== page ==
Scientists Lobby European Court to Maintain Stem Cell Patents

Thirteen European stem cell scientists have issued a public appeal to the European Court of Justice (ECJ) not to prohibit patents on discoveries made with human embryonic stem (hES) cells. The appeal, published online today in Nature, says that such a restriction would pose a major obstacle to bringing hES cell research to the clinic. "European discoveries could be translated into applications elsewhere, at a potential cost to the European citizen," the researchers write.

Last month, the court's Advocate General M. Yves Bot issued a preliminary opinion that because hES cells are derived from human embryos, patents involving them are not allowed under a 1998 European Union directive that forbids patents on "uses of human embryos for industrial or commercial purposes."

The case that prompted Bot's opinion involves a German patent granted to neuroscientist Oliver Brüstle in 1999 for a method for turning mammalian ES cells into neurons. In 2004, Greenpeace challenged the patent, claiming that granting it amounted to commercialization of human embryos. The German high court asked ECJ for advice on the case.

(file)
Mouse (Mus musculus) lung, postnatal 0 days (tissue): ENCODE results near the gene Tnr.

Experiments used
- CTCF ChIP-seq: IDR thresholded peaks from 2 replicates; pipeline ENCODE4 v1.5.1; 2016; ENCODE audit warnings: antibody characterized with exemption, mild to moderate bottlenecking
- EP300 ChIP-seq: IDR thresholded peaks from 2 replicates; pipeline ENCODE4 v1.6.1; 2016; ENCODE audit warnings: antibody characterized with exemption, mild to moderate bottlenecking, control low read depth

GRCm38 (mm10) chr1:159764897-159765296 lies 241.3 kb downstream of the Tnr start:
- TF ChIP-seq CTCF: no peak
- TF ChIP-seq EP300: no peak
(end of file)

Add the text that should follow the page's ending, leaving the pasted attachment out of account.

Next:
The ECJ judges, who are expected to issue a final ruling in the coming months, are not bound by the Advocate General's opinion. They do follow such opinions in a majority of cases, however. Their ruling will not only impact the German case. If the court follows Bot's opinion, it would invalidate dozens of patents granted in countries such as Sweden and the United Kingdom, which have fairly liberal patent policies regarding hES cell inventions.

The authors of today's letter urge the court's judges to "deliberate on the full implications before making a legally binding ruling." Without industry following up on their discoveries, they say, "scientists working in stem-cell medicine will not be able to deliver clinical benefits. … But innovative companies must have patent protection as an incentive to become active in Europe."

Bot's opinion seems contrary to the European Union's own policies regarding stem cell research, says Austin Smith, director of the Wellcome Trust Centre for Stem Cell Research in Cambridge, U.K., and the letter's lead author. "We are doing publicly funded research, and we're expected to file patents," he says. "A lot of effort went in to reach a compromise about this difficult area [of science policy]. To throw that out and say that scientists are behaving immorally … is very damaging, not just to this particular area, but to science in general."

EuroStemCell, an E.U.-funded consortium of European stem cell researchers, has posted the letter on its Web site, inviting scientists and the general public to comment or sign on in support.